WASHINGTON – An inter-religious group that works globally for the advancement of religious freedom and democracy denounced recent U.S. plans to sell billions worth of arms to Saudi Arabia – notorious for spreading Islamic extremist ideology and for its human rights violations.
"Saudi Arabia has repeatedly demonstrated that it is not interested in a relationship with the United States based on mutual values and concerns," said Joseph K. Grieboski, founder and president of the Institute on Religion and Public Policy, in a statement Monday. "Instead, the Saudi regime uses its immense resources to export terrorism, religious extremism, intolerance, and instability."
Over the weekend officials said they would soon seek Congress approval for an arms package worth reportedly some $20 billion over the next 10 years for Saudi Arabia and five other oil-rich Gulf states. Officials said they hope the arms will counter Iranian influence, according to Agence France-Presse.
The Pentagon has not yet release details on the package.
In response, Iran on Monday accused the United States of "spreading fear" and causing division in the Middle East, according to Reuters.
Yet it is unclear if the U.S. House will support the bill as it voted in June to add an amendment to the U.S. foreign spending bill to cut off all aid to Saudi Arabia, accusing the U.S. ally of religious intolerance and funding terrorism.
U.S. lawmakers supporting the amendment have accused the Saudi government of making "no official move" to stop some 3,000 Saudis allegedly fighting U.S. troops in Iraq, according to Agence France-Presse. Moreover, they claim as many as 61 percent of all suicide bombers in Iraq are of Saudi Arabian descent.
Last year, a report by Freedom House concluded that the Saudi Ministry of Education textbooks promoted an ideology of hatred towards non-Wahhabi Muslims.
"What is being taught today in Saudi public school textbooks about how Muslims should relate to other religious communities will poison the minds of a new generation of Saudis," said Nina Shea, then-director of Freedom House's Center for Religious Freedom.
The textbook commanded students to "hate" Christians, Jews, "polytheists" and other "unbelievers," including non-Wahhabi Muslims; taught students that "Jews and the Christians are enemies of the [Muslim] believers;" and the spread of Islam through jihad is a "religious duty" among other promotion of religious hatred.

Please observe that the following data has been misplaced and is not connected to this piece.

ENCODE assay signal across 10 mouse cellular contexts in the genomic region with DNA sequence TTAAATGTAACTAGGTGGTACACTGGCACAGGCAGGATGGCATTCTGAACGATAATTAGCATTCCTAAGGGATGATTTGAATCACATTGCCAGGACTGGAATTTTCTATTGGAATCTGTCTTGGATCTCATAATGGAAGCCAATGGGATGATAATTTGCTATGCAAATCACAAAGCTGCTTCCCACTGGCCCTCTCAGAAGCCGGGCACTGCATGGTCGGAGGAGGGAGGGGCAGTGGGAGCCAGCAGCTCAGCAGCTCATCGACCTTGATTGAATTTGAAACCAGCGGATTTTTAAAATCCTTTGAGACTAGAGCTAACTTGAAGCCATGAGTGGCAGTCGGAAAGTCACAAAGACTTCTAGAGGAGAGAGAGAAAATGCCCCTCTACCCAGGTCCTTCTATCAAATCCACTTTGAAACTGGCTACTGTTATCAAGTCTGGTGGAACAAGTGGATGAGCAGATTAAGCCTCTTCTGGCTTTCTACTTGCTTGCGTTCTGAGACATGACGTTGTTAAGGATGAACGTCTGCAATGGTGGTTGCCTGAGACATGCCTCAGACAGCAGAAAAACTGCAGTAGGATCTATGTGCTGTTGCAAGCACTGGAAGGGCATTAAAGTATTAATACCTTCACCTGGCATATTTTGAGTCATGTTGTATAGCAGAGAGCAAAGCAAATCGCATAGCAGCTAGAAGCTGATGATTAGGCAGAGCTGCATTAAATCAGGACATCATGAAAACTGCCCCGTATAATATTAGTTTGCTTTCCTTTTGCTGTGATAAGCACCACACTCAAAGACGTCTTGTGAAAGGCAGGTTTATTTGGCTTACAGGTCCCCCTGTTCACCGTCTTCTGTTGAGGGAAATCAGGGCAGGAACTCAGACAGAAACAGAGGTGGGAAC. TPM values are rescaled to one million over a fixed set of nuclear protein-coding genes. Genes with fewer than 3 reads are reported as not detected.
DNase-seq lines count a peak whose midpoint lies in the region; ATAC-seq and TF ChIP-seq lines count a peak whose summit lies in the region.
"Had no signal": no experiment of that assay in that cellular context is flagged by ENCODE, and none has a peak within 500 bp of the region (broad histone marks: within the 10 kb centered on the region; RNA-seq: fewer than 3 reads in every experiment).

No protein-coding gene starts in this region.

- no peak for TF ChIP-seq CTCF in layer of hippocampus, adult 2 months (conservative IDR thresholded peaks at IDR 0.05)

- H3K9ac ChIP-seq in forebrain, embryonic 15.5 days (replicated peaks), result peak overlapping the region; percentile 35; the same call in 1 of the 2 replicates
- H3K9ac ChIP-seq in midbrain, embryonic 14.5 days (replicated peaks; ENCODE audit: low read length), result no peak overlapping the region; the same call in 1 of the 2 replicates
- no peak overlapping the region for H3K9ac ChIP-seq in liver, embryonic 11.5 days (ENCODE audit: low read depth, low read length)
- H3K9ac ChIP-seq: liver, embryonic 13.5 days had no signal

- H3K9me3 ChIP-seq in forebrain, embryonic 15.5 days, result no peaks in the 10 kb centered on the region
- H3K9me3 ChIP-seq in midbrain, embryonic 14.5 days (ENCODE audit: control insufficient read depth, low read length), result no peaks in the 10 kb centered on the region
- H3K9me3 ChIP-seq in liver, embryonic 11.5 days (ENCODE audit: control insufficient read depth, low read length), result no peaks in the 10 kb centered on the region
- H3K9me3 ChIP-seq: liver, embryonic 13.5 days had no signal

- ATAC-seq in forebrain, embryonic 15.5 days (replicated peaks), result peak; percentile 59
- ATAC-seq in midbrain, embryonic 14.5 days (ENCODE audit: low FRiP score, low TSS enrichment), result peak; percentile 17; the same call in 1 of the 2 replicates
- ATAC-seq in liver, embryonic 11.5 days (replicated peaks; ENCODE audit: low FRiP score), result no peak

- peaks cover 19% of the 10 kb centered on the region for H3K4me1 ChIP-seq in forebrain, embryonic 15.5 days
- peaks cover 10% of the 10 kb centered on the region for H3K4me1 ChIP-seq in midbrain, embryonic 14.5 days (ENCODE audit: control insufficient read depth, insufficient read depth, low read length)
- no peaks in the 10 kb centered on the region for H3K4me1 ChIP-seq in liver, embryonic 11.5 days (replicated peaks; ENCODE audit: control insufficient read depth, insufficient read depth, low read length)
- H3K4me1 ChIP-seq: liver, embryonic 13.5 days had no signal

During her talk in May, Shea refuted the Saudi government's repeated assertions that they have removed intolerance from the textbooks and "cleaned" them up.
"What we found in this report is that it is an ideological curriculum of intolerance against the unbelievers, or polytheists," said Shea. "And this includes explicitly Christians, Jews, and other Muslims who are all demonized. They assert that peaceful co-existence is not possible."
The U.S. Commission on International Religious Freedom, the independent, bipartisan government religious freedom monitor, recommended to the U.S. State Department again this year that Saudi Arabia be designated a Country of Particular Concern – the worst religious freedom violation label. The State Department has often criticized Saudi Arabia for religious intolerance and human rights abuses including a legal system with punishments such as flogging and amputation.
Meanwhile, the Christian persecution watchdog group Open Doors listed Saudi Arabia as the world's second worst Christian persecutor behind North Korea.
In his statement, IRPP's Grieboski concluded: "The United States cannot and must not ignore the atrocious record of human rights abuses, exportation of violence and intolerance."
"Threats that the Saudi will search elsewhere for such equipment cannot serve as the basis for a policy that improves the military capacity of state which flouts internationally-recognized fundamental rights, defies bilateral agreements on religious freedom, and continues to educate its children that discrimination and fanaticism are acceptable," said Grieboski, whose group was nominated for the 2007 Nobel Prize in Peace.
U.S. Defense Secretary Robert Gates is expected to discuss the arms package in a visit with Secretary of State Condoleezza Rice to Saudi Arabia and the other Arab states this week.